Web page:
9 – Keep on getting older. After a lifetime of wear, teeth can get pretty worn down and cracked. Some experts believe that as you get older, your teeth become more brittle, which makes them more prone to cracking.
10 – Eat rocks or bones. It does happen. A lot of people find rocks in a can of re-fried beans or don’t sort out rocks from dried beans. Another culprit is finding a bone in a fast food hamburger or chicken sandwich. When you unexpectedly bite into something hard with a lot of force, it can easily crack or chip a tooth.
Ideally, you should try to not do anything on the above list. Alright… Unless you can live forever like the Tuck family in Tuck Everlasting(4th grade reading assignment), you probably can’t avoid #9. #10 is also pretty hard to avoid, but the rest of the list involves choices that we make that can wear down our teeth over time.
Do you have any questions or comments about cracked or chipped teeth? Leave them in the comments section below! Thanks for reading!
One of the topics that I get emailed about most often is labial frenectomies. Not long ago, information pills my sister called me asking me whether or not her daughter should get a labial frenectomy. The dentist had noticed it at one appointment and said that she may have a gap between her front teeth if a frenectomy wasn’t done.
My sister never got back to the dentist. At the following appointment, the dentist never mentioned that her daughter needed a frenectomy.
Overall, it seems like orthodontists and general dentists are recommending frenectomies more and more often. Is there a sound reason for performing all of these recommended frenectomies? Should little children get frenectomies to avoid possibly having a gap between their front permanent teeth? I’ll answer these questions and more in the article below.
At What Age Does a Child Need a Labial Frenectomy?
A few months ago, I had a conversation via email with a reader who we’ll call Amy. Her daughter was only 16 months old and the doctor that she went to recommended that her 16 month old daughter get a labial frenectomy. Here’s what Amy wrote in one of her emails to me:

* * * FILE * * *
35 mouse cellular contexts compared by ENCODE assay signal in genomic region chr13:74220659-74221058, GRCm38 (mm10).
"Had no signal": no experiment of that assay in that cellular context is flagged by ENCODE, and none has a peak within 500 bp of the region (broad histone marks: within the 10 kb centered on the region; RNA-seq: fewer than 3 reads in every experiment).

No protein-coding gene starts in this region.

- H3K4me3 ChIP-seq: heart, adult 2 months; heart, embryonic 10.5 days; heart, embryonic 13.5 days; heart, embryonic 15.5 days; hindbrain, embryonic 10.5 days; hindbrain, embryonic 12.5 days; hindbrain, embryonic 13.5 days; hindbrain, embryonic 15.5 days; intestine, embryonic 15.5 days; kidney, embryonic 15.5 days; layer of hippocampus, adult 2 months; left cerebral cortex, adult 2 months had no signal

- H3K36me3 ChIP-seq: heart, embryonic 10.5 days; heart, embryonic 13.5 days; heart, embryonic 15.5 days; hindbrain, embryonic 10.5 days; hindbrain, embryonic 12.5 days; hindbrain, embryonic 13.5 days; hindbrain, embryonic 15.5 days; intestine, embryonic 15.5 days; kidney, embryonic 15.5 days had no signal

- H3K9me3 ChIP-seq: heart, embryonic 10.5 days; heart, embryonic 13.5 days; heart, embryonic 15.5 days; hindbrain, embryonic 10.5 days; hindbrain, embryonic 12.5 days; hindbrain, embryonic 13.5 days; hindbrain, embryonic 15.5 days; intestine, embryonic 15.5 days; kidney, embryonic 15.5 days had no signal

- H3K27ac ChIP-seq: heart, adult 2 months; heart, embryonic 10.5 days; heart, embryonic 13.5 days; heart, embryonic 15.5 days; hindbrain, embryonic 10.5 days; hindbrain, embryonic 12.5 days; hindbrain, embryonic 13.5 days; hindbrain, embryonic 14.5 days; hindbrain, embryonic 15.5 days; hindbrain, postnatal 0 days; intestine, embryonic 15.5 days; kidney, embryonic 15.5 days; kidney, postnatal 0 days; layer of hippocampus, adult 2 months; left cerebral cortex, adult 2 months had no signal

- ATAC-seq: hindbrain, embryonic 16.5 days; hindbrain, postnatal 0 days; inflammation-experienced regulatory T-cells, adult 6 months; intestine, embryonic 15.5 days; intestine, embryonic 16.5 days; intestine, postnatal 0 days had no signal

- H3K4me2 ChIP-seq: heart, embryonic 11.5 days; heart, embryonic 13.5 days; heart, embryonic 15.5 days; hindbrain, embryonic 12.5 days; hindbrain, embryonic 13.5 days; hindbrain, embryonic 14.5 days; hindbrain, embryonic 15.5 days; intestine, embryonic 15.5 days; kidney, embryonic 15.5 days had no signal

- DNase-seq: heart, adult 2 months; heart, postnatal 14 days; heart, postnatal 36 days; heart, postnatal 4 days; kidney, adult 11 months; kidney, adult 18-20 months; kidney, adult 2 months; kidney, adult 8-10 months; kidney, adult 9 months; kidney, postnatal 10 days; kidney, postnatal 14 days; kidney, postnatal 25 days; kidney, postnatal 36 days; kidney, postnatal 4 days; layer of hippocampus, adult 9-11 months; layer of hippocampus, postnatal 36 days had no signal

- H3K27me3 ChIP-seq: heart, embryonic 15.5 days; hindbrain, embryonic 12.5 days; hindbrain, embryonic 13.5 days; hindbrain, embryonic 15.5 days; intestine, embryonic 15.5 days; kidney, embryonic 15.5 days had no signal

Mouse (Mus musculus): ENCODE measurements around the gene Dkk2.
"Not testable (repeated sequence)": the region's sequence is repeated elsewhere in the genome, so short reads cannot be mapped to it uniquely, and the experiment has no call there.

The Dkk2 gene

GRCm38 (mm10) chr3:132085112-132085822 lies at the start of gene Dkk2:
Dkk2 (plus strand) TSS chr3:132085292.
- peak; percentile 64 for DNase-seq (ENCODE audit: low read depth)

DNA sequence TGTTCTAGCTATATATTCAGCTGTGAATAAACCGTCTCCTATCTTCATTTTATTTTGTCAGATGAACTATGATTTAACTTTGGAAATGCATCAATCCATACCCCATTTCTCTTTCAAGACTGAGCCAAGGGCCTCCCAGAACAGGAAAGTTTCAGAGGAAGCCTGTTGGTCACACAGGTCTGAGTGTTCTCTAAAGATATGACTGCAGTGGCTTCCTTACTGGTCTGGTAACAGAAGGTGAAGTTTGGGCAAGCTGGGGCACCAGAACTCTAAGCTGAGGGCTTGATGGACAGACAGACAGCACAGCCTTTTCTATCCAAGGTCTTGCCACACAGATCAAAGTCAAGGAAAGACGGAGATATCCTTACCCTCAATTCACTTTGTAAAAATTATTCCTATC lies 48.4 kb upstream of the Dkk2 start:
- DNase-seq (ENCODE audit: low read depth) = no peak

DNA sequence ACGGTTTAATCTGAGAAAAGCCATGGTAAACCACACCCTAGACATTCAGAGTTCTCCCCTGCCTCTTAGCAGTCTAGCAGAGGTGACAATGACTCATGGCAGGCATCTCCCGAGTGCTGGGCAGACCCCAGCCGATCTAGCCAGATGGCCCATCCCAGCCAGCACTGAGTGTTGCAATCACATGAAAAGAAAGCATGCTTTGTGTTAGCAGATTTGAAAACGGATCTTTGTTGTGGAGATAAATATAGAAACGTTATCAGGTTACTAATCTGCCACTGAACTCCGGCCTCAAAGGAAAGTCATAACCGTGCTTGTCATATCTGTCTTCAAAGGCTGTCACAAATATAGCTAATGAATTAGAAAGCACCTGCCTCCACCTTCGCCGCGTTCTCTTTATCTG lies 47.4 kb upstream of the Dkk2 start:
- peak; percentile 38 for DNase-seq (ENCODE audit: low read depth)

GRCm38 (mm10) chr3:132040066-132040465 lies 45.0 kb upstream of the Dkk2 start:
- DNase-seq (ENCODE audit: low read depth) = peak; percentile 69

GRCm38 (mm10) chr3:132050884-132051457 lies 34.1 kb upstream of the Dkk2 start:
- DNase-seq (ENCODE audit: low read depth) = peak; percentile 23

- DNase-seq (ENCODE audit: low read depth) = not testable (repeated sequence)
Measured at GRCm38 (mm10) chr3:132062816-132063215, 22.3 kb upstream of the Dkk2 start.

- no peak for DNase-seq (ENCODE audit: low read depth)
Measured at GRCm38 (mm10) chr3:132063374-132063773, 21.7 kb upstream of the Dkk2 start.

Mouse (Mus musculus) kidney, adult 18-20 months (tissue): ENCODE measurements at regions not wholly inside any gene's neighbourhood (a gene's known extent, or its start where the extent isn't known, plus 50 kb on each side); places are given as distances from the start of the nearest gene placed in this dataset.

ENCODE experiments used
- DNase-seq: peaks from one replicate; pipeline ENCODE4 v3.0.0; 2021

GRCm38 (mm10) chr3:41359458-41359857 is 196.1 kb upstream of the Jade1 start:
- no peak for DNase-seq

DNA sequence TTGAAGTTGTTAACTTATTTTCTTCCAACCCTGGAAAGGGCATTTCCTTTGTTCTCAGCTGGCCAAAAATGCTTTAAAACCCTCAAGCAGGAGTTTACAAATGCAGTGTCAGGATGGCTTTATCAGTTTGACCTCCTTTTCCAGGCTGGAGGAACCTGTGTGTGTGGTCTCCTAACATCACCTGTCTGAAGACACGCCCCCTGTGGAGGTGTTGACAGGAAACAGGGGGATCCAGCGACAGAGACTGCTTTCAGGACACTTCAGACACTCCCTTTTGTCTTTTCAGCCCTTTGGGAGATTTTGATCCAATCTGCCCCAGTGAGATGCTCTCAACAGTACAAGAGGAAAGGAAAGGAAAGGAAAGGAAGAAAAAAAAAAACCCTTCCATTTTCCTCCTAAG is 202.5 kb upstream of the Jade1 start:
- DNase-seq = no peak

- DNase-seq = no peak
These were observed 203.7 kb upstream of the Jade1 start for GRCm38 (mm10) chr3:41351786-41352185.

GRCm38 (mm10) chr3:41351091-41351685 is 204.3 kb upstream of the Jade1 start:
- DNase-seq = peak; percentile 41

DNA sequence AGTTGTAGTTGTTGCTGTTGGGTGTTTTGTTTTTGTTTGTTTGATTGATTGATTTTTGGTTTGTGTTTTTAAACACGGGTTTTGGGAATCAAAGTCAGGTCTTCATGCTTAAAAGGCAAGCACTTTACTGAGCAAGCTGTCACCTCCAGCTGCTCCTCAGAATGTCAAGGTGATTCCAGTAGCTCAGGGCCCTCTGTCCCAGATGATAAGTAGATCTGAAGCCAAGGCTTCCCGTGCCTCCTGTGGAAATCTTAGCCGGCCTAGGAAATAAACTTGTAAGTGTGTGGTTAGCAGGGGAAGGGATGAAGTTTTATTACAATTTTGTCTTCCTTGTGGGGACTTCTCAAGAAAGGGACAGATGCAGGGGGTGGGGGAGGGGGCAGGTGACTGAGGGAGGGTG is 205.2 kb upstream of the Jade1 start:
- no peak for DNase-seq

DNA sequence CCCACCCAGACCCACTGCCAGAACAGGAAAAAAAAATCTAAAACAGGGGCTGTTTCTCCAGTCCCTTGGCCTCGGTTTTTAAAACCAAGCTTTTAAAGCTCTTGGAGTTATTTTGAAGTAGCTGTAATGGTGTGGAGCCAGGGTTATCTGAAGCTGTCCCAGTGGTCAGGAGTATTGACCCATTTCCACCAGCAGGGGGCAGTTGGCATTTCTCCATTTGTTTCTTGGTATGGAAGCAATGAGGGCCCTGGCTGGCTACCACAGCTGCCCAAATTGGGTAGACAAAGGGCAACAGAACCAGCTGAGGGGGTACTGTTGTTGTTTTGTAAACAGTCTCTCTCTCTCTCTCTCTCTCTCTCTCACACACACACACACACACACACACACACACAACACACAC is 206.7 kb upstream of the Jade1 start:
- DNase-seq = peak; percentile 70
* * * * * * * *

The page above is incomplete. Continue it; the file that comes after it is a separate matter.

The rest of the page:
Our doctor told us that her gum needed to be cut at some point before her back teeth came in and before the permanent teeth came in to help with the space. She has not had any problems with it before like pain or trouble talking. To make the story different to me, is that the doctor that did the surgery was a ear, nose and throat doctor. I always had a dentist do the work on me.
I am not sure if this has anything to do with it but we live in a very small town and area. I have talked to many people and they all acted like this was a common thing to do even on toddlers and infants. So I am a little confused with their responses and yours.
I found Amy’s email slightly troubling as I hadn’t ever heard of frenectomies being performed in such young children unless their frenum is so thick that they have trouble eating/speaking or it is causing them pain.
After combing through a few different textbooks, I found a few quotes that I think are worth sharing. Dr. Pinkham’s book Pediatric Dentistry states the following (I put the important points in bold text – and FYI a diastema is a space between the front teeth):